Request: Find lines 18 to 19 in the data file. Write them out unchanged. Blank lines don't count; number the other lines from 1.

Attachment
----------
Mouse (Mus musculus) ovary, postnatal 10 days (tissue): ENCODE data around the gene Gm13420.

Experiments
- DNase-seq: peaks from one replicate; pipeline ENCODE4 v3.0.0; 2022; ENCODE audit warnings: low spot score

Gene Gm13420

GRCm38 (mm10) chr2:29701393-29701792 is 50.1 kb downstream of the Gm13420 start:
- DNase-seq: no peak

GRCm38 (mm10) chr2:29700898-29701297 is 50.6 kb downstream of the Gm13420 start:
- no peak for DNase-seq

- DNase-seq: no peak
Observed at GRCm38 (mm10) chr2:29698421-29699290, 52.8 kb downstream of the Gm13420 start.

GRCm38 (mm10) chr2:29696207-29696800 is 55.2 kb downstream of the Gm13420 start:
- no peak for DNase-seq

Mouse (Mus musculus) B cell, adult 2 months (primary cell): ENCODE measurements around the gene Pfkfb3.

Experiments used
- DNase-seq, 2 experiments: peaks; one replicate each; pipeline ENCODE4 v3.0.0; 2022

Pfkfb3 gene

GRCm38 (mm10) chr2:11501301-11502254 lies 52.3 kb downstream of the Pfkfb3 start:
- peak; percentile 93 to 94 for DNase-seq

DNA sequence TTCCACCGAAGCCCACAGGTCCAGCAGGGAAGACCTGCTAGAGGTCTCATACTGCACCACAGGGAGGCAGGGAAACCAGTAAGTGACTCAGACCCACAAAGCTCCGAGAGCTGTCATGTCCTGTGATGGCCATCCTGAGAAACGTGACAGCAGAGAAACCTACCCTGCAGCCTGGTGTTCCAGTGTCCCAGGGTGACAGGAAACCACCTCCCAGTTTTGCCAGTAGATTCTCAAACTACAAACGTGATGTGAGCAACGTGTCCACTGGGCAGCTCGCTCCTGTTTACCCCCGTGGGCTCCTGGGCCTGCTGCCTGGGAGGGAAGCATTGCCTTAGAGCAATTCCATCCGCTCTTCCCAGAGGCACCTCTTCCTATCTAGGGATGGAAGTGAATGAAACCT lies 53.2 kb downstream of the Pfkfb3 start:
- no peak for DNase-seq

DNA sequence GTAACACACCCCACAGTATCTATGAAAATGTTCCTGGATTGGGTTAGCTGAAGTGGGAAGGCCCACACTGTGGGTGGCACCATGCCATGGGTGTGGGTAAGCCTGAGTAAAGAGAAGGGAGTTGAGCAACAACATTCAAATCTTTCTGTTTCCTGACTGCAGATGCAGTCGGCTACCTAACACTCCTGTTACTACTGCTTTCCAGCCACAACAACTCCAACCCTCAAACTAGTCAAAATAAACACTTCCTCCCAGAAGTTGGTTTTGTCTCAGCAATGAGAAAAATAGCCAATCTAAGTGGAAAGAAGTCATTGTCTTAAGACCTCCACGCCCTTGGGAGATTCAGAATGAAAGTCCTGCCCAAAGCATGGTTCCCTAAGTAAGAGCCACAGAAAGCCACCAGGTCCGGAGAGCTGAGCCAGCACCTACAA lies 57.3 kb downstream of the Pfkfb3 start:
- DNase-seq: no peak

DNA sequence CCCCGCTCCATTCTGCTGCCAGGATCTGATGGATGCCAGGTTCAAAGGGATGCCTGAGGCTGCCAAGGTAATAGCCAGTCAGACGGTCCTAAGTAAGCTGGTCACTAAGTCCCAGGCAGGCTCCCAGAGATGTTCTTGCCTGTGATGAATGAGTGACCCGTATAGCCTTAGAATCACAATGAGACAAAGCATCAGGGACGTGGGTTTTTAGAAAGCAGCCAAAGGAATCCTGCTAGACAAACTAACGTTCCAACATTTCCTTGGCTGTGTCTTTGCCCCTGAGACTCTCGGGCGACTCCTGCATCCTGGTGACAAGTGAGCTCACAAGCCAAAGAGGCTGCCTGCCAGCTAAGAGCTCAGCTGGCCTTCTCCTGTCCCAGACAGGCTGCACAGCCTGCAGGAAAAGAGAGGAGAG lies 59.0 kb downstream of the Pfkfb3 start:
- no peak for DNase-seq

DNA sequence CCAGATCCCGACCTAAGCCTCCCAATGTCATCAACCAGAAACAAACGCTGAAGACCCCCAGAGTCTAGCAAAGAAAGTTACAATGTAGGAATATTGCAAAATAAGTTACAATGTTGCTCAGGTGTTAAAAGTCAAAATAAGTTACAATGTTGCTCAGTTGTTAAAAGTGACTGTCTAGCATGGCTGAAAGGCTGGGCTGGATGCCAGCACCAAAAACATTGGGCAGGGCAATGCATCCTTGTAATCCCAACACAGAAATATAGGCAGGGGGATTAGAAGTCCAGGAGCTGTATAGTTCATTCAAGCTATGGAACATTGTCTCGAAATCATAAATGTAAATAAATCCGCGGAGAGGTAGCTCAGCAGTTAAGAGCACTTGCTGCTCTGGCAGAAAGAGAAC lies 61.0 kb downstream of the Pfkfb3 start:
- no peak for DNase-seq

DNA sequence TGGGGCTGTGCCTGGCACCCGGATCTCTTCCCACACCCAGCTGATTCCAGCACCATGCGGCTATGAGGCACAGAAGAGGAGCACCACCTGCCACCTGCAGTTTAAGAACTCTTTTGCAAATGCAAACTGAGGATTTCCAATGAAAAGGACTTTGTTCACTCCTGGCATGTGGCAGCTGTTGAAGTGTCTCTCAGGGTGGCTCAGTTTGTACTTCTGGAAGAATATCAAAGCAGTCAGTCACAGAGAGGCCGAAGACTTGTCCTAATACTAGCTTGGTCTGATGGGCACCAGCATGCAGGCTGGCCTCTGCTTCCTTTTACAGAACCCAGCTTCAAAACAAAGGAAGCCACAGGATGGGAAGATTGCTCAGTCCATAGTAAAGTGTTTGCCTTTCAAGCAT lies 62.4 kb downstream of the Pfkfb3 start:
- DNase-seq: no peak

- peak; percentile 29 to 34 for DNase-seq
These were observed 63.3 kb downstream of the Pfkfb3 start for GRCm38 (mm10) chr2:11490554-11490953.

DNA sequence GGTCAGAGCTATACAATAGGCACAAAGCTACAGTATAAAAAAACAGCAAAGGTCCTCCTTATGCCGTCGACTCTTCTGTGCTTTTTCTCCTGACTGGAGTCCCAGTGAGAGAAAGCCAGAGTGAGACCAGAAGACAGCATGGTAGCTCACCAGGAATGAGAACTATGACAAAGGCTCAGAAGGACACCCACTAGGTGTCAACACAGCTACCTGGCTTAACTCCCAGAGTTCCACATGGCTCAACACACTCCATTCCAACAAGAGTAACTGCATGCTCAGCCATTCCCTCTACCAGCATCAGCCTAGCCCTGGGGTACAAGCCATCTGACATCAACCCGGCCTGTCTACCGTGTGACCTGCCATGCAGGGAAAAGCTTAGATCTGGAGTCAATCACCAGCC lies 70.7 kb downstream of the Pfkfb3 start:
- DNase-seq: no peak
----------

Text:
- peak; percentile 93 to 94 for DNase-seq

DNA sequence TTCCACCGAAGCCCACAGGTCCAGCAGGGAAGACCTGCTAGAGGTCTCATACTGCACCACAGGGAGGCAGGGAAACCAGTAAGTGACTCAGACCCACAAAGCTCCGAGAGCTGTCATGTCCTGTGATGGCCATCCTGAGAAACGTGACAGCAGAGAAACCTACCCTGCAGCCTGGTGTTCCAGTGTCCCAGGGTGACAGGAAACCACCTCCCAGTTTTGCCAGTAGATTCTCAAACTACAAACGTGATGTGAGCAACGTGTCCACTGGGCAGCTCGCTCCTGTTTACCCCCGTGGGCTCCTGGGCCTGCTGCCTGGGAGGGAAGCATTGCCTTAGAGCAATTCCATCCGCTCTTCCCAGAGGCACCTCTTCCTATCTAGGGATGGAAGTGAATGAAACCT lies 53.2 kb downstream of the Pfkfb3 start: